Celer Network requires KYC to be done for all bug bounty hunters submitting a report and wanting a reward. The information needed is acquired through mutually agreed third-party KYC solutions. The collection of this information will be done by the Celer Network team.
Payouts are handled by the Celer Network team directly and are denominated in USD. However, payouts are done in ETH, CELR, or a stablecoin, with the choice of the ratio at the discretion of the team.
- Up to USD $2,000,000
- USD $100,000
Websites and Applications
- USD $15,000
- USD $7,500
Assets in scope
- Smart Contract - StakingType
- Smart Contract - State Guardian NetworkType
- Smart Contract - Staking RewardsType
- Smart Contract - Farming RewardsType
- Smart Contract - GovernanceType
- Smart Contract - ViewerType
- Smart Contract - Ethereum 1Type
- Smart Contract - BSC 56Type
- Smart Contract - Arbitrum 42161Type
- Smart Contract - Polygon 137Type
- Smart Contract - Avalanche 43114Type
- Smart Contract - Fantom 250Type
- Smart Contract - Optimism 10Type
- Smart Contract - Boba 288Type
- Websites and Applications - cBridge Web AppType
All smart contracts of Celer Network can be found at https://github.com/celer-network/sgn-v2-contracts. However, only those in the Assets in Scope table are considered as in-scope of the bug bounty program. For cBridge contracts (multiple instances on different chains), there will not be duplicated counting of bugs. One bug that exists in all contracts will be counted as a single bug.
Impacts in scope
Only the following impacts are accepted within this bug bounty program. All other impacts are not considered as in-scope, even if they affect something in the assets in scope table.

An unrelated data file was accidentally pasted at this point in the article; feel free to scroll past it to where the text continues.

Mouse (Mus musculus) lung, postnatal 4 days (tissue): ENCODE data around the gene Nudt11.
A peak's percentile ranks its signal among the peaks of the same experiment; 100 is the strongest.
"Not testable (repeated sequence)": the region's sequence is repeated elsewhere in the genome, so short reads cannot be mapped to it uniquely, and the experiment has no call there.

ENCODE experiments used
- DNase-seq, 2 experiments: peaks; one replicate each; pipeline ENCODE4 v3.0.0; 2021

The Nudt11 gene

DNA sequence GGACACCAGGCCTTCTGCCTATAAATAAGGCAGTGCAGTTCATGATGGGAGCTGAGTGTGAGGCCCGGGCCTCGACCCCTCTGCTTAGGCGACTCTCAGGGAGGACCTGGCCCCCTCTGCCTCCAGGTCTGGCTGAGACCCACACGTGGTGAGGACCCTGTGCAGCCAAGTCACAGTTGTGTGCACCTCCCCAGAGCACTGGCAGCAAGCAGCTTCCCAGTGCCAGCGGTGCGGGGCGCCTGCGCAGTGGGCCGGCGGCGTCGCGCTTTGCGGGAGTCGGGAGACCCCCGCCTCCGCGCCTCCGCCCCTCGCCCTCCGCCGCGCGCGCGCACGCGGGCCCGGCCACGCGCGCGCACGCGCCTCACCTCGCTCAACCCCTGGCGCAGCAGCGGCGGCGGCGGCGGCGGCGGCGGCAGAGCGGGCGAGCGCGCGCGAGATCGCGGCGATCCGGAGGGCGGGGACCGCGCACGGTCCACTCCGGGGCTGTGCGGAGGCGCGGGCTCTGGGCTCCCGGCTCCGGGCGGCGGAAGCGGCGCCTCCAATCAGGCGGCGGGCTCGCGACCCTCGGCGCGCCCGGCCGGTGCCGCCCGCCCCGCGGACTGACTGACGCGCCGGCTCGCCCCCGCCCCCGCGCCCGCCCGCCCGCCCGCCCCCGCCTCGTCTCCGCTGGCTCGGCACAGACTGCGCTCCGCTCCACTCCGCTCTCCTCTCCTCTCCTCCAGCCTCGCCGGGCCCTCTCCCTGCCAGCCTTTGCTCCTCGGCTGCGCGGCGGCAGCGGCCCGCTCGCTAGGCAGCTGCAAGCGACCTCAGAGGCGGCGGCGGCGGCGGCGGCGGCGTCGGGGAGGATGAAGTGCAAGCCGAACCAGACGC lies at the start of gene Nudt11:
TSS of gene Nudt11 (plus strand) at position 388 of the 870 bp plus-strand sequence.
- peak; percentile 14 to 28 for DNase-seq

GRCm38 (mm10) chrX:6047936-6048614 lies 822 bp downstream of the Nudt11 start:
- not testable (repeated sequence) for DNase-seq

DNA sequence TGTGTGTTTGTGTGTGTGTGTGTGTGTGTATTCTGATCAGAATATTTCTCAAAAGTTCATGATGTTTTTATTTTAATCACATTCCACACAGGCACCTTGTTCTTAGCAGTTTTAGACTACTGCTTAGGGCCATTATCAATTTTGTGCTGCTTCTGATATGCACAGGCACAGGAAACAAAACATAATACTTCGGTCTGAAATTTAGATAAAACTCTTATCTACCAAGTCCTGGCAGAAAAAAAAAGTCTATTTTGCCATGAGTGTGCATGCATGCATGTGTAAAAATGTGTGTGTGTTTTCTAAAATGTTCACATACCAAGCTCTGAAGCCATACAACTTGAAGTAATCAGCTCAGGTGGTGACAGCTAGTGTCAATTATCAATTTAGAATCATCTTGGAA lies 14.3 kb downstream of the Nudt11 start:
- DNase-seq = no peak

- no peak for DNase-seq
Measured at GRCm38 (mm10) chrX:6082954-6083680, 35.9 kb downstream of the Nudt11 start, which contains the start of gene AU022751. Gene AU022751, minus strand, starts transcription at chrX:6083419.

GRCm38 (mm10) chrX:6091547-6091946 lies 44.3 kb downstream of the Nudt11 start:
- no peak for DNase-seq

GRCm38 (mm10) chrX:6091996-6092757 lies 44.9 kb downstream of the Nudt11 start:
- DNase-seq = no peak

- Thefts and permanent freezing of any funds in liquidity pool smart contract or staking contractsCriticalImpact
- Thefts and permanent freezing of unclaimed yield rewardsCriticalImpact
Websites and Applications
- The only web vulnerabilities in scope are those which lead directly and unequivocally to loss of user funds, a direct breach of data, and the deletion of site dataCriticalImpact
Out of Scope & Rules
The following vulnerabilities are excluded from the rewards for this bug bounty program:
- Attacks that the reporter has already exploited themselves, leading to damage
- Attacks requiring access to leaked keys/credentials
- Attacks requiring access to privileged addresses (governance, strategist)
Smart Contracts and Blockchain
- Incorrect data supplied by third party oracles
- Not to exclude oracle manipulation/flash loan attacks
- Basic economic governance attacks (e.g. 51% attack)
- Lack of liquidity
- Best practice critiques
- Sybil attacks
Websites and Apps
- Theoretical vulnerabilities without any proof or demonstration
- Content spoofing / Text injection issues
- Captcha bypass using OCR
- CSRF with no security impact (logout CSRF, change language, etc.)
- Missing HTTP Security Headers (such as X-FRAME-OPTIONS) or cookie security flags (such as “httponly”)
- Server-side information disclosure such as IPs, server names, and most stack traces
- Vulnerabilities used to enumerate or confirm the existence of users or tenants
- Vulnerabilities requiring unlikely user actions
- URL Redirects (unless combined with another vulnerability to produce a more severe vulnerability)
- Lack of SSL/TLS best practices
- DDoS vulnerabilities
- Attacks requiring privileged access from within the organization
- Feature requests
- Best practices
The following activities are prohibited by this bug bounty program:
- Any testing with mainnet or public testnet contracts; all testing should be done on private testnets
- Any testing with pricing oracles or third party smart contracts
- Attempting phishing or other social engineering attacks against our employees and/or customers
- Any testing with third party systems and applications (e.g. browser extensions) as well as websites (e.g. SSO providers, advertising networks)
- Any denial of service attacks
- Automated testing of services that generates significant amounts of traffic
- Public disclosure of an unpatched vulnerability in an embargoed bounty